That was two years ago.  It's been a hard, lonely two years.  There have been many struggles, and few bright spots.  Sometimes it feels as if things are just getting more and more difficult, and as if none of my prayers are being answered in the way I want, not even what seemed like the inocuous-enough one for a friend.  I feel like my life is contracting, getting smaller and narrower, rather than expanding, which is of course what everyone wants to happen in their lives.

It is so hard for my prima-donna self to accept this smallness, this forced humility.  My heart aches when I think of what might be happening in my old neighborhood.  The plane trees are turning yellow and dropping their leaves to the sidewalks.  My friend N., the opera singer who lives on the other side of the building, is writing some software code for a design client.  My great friend F., who was my recital accompanist before he moved to England, is swinging his book bag full of bottles of Italian wine from Astor Wines and Spirits as he trudges with his idiosyncratic gait up the hill from the subway to his apartment, which is around the corner from mine, and from which he can see a sliver of the river and the bridge out of one window.  My beloved downstairs neighbor, Mrs. M., an Austrian refugee from World War II who died last year a month before her ninety-ninth birthday, is walking back from the hair salon, looking natty in a tweed jacket.

But all of this is long ago.  My friends are dispersed, and some are dead.  And if I remember hard enough, I will see M. on the street outside, waving to me over his shoulder as I stand in the window of our apartment, on his way downtown to work a night shift in a building that was destroyed in 9/11.  And then I will remember the day he stopped waving.

And then where will I be? At my desk in Appalachia, my heart aching, asking God that, if He's going to allow me to remember all of this, to let it be for a reason that will be helpful to someone else, even if I never know it.  As Pablo Neruda wrote, "Es tan corto el amor, y tan largo el olvido" -- love is so short, and forgetting is so long.  And now I really do have to go and practice.

Here's some music about tears and remembering on this lonely Saturday.

Thursday, October 21, 2010

Is Beethoven the Voice of God?

I'm being facetious, of course.  But it did cross my mind yesterday, after I woke up in the dark of early morning, and, in a bit of a panic, asked God the Father to send me a hug (I'm not usually that sentimental, but waking up in the dark really kicks the ass of my soul).  Later, I turned on the radio, to hear Beethoven's Symphony no. 7 -- again: the last time I asked God for some sort of a sign, the same thing happened, and the same music played (and I was annoyed).  So, I thought, is this it?  Is this you talking to me, God?  I would have maybe preferred the humanity of the Symphony no. 6, the Pastoral, which contains whole worlds of delight and terror and the wistfulness of nostalgia.  But the Seventh is awesome in the truest sense of the world, and this was God the Father I'd been talking to, after all.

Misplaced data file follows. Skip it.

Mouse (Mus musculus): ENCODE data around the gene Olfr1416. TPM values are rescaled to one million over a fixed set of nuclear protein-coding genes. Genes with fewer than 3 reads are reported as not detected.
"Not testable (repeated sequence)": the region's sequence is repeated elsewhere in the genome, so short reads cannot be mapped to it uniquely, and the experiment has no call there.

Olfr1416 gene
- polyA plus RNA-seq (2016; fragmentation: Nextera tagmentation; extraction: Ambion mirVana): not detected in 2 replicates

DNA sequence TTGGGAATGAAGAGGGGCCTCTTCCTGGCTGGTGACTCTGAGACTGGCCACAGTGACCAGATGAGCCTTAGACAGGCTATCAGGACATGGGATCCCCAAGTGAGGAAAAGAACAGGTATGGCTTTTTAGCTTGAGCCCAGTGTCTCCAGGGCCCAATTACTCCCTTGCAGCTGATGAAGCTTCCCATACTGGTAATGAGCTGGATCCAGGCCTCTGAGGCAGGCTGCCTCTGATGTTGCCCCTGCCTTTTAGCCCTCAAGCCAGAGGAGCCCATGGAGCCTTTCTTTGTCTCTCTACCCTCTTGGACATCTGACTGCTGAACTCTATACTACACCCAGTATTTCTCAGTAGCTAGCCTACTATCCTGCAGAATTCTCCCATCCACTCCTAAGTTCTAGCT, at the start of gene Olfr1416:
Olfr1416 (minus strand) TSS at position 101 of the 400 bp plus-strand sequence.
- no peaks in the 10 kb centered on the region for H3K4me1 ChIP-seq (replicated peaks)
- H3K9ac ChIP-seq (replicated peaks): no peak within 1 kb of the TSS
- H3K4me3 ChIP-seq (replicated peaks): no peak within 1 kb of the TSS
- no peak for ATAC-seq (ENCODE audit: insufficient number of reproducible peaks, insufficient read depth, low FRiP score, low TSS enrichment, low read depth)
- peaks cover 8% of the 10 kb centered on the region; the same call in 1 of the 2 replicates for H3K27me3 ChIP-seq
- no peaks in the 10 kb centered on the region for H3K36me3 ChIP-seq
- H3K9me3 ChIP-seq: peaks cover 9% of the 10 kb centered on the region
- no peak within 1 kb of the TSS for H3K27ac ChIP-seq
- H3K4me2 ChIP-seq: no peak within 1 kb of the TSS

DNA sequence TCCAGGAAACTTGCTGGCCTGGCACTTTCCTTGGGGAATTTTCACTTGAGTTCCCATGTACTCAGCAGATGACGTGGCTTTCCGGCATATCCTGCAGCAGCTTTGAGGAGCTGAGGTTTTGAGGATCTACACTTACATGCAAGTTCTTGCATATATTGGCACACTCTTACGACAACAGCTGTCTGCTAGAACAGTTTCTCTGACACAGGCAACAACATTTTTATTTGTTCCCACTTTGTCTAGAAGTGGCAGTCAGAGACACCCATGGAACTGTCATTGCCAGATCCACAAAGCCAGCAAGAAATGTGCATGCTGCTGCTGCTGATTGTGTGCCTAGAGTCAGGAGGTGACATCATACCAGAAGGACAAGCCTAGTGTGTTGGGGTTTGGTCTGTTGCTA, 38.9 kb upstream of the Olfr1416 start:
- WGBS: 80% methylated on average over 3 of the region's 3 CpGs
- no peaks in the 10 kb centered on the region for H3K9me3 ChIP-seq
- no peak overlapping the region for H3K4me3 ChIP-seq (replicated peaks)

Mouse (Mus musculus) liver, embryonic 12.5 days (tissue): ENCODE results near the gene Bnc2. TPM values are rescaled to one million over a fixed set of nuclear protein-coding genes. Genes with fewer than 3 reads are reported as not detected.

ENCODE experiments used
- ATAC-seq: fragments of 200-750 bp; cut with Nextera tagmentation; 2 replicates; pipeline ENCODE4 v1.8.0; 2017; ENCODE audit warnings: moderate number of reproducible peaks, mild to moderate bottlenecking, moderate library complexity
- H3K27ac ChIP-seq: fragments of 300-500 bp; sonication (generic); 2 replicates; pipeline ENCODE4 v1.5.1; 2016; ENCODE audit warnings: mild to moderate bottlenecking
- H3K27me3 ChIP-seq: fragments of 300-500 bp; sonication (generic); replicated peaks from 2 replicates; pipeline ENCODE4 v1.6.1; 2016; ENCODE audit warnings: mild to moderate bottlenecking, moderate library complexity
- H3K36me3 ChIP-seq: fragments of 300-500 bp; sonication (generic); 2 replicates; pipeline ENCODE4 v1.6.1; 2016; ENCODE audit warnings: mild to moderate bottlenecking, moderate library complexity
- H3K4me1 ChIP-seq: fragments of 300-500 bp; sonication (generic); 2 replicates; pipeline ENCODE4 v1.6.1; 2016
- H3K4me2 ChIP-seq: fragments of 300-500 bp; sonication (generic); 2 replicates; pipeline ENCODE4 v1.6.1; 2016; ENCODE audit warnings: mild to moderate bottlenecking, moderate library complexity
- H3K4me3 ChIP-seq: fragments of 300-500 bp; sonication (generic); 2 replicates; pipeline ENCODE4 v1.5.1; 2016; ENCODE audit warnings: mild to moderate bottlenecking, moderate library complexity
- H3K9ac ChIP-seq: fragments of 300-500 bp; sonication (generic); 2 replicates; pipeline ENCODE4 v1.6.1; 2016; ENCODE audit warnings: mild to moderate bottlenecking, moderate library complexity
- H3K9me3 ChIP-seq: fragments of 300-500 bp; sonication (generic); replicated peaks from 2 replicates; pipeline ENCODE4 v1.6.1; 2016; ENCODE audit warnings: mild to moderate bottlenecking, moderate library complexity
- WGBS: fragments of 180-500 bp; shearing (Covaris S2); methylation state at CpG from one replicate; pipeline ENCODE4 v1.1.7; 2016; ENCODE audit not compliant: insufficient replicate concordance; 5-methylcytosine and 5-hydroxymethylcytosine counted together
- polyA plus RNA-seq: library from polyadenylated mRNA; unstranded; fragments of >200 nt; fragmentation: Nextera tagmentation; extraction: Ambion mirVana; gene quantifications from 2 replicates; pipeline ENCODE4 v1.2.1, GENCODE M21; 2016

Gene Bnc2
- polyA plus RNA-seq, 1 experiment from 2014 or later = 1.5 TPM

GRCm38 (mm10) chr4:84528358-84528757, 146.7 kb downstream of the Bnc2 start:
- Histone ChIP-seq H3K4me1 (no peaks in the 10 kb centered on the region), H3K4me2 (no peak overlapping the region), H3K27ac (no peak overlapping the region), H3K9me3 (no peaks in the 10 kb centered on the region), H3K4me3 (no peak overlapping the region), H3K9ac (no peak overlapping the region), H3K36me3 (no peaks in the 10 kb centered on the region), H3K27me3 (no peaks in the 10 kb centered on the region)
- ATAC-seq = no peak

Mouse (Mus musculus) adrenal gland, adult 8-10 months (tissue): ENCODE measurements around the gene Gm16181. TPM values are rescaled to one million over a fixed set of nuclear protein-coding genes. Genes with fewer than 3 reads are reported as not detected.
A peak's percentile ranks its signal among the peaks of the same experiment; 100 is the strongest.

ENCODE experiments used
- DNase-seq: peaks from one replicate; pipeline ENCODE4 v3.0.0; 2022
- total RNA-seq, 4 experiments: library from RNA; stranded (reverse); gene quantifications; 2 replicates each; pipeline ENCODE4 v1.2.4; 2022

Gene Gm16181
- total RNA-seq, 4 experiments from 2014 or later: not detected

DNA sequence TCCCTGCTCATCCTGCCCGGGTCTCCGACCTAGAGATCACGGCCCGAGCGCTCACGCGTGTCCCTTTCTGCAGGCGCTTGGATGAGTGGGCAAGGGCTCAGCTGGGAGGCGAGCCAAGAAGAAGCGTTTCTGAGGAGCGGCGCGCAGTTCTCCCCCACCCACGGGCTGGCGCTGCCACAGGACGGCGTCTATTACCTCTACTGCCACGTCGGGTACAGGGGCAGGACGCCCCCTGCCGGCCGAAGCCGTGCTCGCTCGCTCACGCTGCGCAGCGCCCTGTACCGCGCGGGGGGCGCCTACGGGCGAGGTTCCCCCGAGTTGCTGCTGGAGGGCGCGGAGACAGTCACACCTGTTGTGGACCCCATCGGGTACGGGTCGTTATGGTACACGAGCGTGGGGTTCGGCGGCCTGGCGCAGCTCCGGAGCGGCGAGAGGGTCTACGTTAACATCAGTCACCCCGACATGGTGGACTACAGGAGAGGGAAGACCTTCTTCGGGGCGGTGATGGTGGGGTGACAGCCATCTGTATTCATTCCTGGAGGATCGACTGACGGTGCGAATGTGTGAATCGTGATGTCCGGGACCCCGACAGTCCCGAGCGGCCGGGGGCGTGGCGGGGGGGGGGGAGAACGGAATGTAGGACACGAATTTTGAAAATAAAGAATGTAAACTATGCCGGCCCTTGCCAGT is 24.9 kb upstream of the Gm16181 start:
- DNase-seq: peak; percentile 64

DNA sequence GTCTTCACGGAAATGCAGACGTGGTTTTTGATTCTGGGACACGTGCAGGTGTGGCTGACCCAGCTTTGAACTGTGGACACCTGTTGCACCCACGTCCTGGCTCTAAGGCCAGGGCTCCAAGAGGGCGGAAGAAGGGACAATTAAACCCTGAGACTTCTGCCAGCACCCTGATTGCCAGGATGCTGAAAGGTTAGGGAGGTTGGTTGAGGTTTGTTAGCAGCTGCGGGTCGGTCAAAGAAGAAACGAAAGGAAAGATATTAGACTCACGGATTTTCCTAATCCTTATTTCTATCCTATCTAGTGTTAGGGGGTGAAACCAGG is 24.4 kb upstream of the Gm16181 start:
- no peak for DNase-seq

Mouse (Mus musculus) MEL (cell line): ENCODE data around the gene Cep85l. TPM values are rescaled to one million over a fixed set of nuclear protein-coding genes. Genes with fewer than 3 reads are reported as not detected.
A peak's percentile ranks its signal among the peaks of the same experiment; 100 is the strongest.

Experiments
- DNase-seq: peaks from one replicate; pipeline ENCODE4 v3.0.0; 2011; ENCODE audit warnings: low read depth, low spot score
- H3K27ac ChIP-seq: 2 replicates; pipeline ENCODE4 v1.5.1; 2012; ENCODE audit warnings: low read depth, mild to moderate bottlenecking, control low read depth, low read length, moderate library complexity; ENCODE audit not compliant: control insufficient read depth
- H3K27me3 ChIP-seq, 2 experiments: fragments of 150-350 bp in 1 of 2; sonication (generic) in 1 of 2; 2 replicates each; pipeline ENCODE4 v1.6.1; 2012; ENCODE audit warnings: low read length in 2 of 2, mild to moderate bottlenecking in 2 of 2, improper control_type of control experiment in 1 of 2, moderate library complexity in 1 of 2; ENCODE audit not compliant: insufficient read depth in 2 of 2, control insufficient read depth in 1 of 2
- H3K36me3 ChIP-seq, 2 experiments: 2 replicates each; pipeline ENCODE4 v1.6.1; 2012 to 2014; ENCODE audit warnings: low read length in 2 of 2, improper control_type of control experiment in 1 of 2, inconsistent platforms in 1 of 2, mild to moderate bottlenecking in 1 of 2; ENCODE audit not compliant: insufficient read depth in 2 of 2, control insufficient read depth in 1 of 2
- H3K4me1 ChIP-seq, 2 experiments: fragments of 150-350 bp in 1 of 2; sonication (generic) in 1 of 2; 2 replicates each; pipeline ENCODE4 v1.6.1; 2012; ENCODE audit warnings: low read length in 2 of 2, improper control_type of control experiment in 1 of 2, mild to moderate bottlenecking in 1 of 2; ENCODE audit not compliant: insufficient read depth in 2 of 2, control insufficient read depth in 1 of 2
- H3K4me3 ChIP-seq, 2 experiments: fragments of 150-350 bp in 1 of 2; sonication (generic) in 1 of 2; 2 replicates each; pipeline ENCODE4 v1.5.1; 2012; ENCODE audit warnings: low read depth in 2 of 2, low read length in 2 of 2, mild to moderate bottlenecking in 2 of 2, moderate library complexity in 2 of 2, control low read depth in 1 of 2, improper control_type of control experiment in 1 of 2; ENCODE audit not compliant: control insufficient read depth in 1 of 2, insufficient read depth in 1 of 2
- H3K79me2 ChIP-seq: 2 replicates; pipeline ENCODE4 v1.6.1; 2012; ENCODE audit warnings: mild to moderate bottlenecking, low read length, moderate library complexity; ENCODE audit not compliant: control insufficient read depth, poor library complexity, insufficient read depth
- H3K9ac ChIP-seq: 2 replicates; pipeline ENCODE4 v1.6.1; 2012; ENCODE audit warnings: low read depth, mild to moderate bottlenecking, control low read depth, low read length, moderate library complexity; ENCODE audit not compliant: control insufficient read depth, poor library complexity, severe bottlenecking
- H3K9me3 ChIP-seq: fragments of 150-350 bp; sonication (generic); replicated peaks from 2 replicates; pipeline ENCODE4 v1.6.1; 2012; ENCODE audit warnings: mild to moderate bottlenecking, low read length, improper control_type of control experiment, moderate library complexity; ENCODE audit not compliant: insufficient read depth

Then, today, I was helping my son clean up the dozens of empty wooden thread spools we'd been building with (I've become obsessed with this slim series of English craft-and-early-learning books from the 1960s, Learning with Mother, which features all sorts of things you can do with wooden thread spools), and put on the radio again.  And this time, I felt as if I were not only being hugged by God the Father, but also kissed by God the Son, for it was Beethoven's Choral Fantasy, op. 80.

I can't explain why I love this piece with the intense passion that I do, but to me, it is the most perfect piece of music ever.  I love the simple, anthemic theme, so redolent of human hope, which Beethoven cycles through the sections of the orchestra, treating it with grace, wit, and -- if a composer can be said to feel this way about his own tunes -- heartfelt love, before handing it over to the full orchestra, where it erupts into a swelling lyrical outburst that foreshadows his other great anthem, the "Ode to Joy."  The theme starts at 1:20, below.

And then, out of nowhere, what has been, to this point, a piano concerto becomes something else entirely, when the voices suddenly appear as if wafted down from above, singing self-referentially about the consolations of music (about 2:51 here).

I remember hearing the Choral Fantasy fortuitously on the radio one day when I was a lonely new mother, and how I shouted with joy at my newborn, "That's Beethoven!" as if he could understand. Later, when he was two, he was playing the harmonica one day, and I told him he sounded like Bob Dylan.  "Beethoven," he loftily corrected me.

Today I did something similar, feeling like a real music geek.  I could feel my face light up as I turned the volume higher and explained to my now-four-year-old that the music had been composed by Mr. Beethoven, and then pointed out, one by one, the different instrumental entrances.  I know he's going to be really embarrassed by me one day; I was embarrassed by myself.  And then, without meaning to and without any warning, when the piece was over I burst into tears.  "What's wrong, Mommy?" he said, alarmed.  "Nothing," I replied. "Just that the music is so beautiful."  "It's not beautiful," he said, trying to comfort me.

I read once long ago, in a book of essays about English literature by an early twentieth-century Indian scholar whose name, like the title, I can no longer remember, that the aim of literature is "the total eradication of sorrows and miseries."  God must have intended music to be a similar balm.